Listen to this article
The great thing about a controversial film is that noise follows it everywhere. As I interview Li Yu, the director, and Fang Li, the co-writer and producer, of Lost in Beijing, the Chinese movie that won friends at the Berlin International Film Festival and should – those friends thought – have won the Golden Bear, the lobby of Berlin’s Marriott Hotel resounds with building noise.
Drills, hammers, muffled expletives. It must seem a home-from-home for Ms Li and Mr Fang, who come from a People’s Republic also under intensive reconstruction. That is the theme of their film, a comedy drama about relationships in today’s changing Beijing. So abrasively modern is the movie, in its tale of a massage-parlour boss who forces himself sexually on a young employee and then “buys” her baby with the aggrieved assent of her window-cleaner husband, that China’s Film Bureau imposed demands for 15 cuts.
The cuts were haggled over, long-distance, by Fang before he showed an unexpurgated version to festival-goers. There we were, goggling at sex scenes, at a subplot about a fired masseuse who becomes a prostitute and is killed (the main section pencilled for excision by the censors) and (another contentious segment) the episode in which the window-cleaner becomes the lover of his rival’s wife.
“The censors hated that,” says Fang. Adultery between a young man and older woman goes down badly, he says, with a committee composed of “retirement-age administrators and older filmmakers”. So it was less the movie’s actual sex, or even its subversive hints of institutional corruption (a hospital doctor changing the results of a DNA paternity test), that bothered the Film Bureau. It was, Li follows up, the fact that “the whole film’s mood is very dark and shows things about modern China they don’t want outside people to see”.
“There are a lot of things we wanted to present as a black comedy,” says the director, a petite, polite 33-year-old with glints of steel, “because relationships in China are changing so fast with economic growth that sometimes people don’t even realise they’re changing. We didn’t intend a political message, just to describe a real society.”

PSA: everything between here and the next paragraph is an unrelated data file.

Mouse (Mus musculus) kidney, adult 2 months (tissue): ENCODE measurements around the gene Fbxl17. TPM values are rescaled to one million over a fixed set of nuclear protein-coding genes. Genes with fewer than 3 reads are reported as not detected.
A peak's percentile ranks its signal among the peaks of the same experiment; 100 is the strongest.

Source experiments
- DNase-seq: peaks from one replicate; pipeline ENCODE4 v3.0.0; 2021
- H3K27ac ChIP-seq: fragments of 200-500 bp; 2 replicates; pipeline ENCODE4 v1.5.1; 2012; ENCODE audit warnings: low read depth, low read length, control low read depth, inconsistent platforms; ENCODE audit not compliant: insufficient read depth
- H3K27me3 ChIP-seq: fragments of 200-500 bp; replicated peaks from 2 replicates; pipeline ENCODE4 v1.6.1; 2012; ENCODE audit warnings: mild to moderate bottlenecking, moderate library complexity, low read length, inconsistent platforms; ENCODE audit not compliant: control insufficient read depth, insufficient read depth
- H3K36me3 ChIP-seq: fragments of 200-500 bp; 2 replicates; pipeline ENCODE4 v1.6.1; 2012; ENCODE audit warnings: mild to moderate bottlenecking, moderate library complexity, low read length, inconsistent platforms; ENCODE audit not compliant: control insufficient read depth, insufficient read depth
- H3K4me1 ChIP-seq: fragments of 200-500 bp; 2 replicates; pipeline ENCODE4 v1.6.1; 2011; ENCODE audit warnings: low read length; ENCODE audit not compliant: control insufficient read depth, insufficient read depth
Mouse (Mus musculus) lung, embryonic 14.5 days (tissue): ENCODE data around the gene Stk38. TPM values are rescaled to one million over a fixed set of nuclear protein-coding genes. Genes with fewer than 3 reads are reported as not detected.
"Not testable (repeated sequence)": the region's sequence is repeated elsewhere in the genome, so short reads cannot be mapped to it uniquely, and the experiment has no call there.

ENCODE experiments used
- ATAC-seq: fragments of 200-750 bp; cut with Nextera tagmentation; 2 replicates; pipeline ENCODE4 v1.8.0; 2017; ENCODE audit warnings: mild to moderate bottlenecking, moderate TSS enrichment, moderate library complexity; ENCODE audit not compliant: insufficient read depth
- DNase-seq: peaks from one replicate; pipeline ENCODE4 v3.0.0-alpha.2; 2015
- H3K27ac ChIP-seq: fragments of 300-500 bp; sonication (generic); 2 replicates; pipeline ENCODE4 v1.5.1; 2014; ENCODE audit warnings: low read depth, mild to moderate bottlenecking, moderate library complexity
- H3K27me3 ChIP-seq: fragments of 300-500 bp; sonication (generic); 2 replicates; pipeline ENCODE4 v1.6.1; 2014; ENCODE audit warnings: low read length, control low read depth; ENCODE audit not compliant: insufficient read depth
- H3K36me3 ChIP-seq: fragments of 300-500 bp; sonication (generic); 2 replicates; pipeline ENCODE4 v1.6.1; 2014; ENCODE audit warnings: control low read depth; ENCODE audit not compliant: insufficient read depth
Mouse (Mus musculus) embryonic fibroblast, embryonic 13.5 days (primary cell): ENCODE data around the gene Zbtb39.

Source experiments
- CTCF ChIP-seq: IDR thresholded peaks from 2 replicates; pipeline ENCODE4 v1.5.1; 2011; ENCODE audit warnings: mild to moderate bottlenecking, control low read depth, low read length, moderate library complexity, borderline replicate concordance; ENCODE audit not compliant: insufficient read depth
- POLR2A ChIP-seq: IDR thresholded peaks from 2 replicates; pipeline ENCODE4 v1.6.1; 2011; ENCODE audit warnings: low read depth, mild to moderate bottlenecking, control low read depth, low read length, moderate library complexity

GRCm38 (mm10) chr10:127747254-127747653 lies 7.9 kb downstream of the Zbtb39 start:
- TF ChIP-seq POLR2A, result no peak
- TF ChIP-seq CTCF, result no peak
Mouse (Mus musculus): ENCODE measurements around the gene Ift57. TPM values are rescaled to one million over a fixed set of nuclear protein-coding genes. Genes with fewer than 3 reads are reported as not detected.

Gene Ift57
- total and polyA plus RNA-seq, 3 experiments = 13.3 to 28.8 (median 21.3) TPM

They do. The sex trade. The adoption market (although the filmmakers deny they are satirising the long-flourishing baby trade created by China’s penalisation of couples who have more than two children, in the country, or one in the cities). And rampant urban crime. Li’s background in documentary television influenced the film’s handheld immediacy of style: “It suits the story because we’re talking about a noisy, uncertain society where everything is in movement.” And Fang’s background as a scientist and businessman may have enhanced his forensic curiosity about a nation in flux. “Every time you pick up a newspaper today, it’s filled with scandals, crimes, murders. The crime rate in China is rising in direct ratio to economic growth, or possibly even faster.”
But China’s rulers do not want movies made on such matters. Their aversion has left its mark on film history: an entire group of Chinese directors, once dubbed the Fifth Generation (Chen Kaige of Farewell My Concubine, Zhang Yimou of Raise the Red Lantern and Hero), was famous – in Zhang’s case still is – for making films set in the past that often have encrypted messages about the present.
Today’s cautious increase in liberalism, says Li, allows filmmakers to tell stories about 21st-century China. But freedom is still monitored and in many cases punished. Directors can have their careers stopped if they overstep the mark, and the winning of top prizes at recent European festivals by two films with modern settings, Jia Zhang-ke’s Still Life at Venice and Wang Quan’an’s Tuya’s Marriage at Berlin, has not made politburo members dance in the streets. When I ask Li what a festival award would mean for her film, she says: “It would be a catastrophe. If the film wins a prize, the prime minister or someone on that level will want to see it himself to discover what the fuss is about.” And that would be bad? “Very bad.”
Fang says the biggest shadow over freedom, right now, is the 2007 Communist party national congress. “It’s a very important event. Everything must be made to look prosperous in the new China. Next year, when power structures are stabilised and new policies set in place, there will be more confidence and more tolerance.”
Li is less optimistic. Next year is the Beijing Olympic Games. More trouble for artists wanting to exercise liberty. “In 2008, too, they will want to present China in the best light. The government still wants to use the arts as a propaganda tool, to present the best image of the country to the outside world. They don’t want to show a real society. They don’t want people to see dirty streets, or to know there is prostitution in Beijing. It’s ridiculous. They are lying to themselves and to other people. China is becoming more free economically, but artistically, in terms of freedom of expression, it’s moving slowly or staying the same.”
Yet the outside world would be far more impressed, wouldn’t it, by a China boasting a free cinema and free culture than by a China continuing to pretend it has no crime, or no Aids, or no prostitution, when the whole world knows it has?
Li offers me a polite, tactful smile, but no reply.
Get alerts on Life & Arts when a new story is published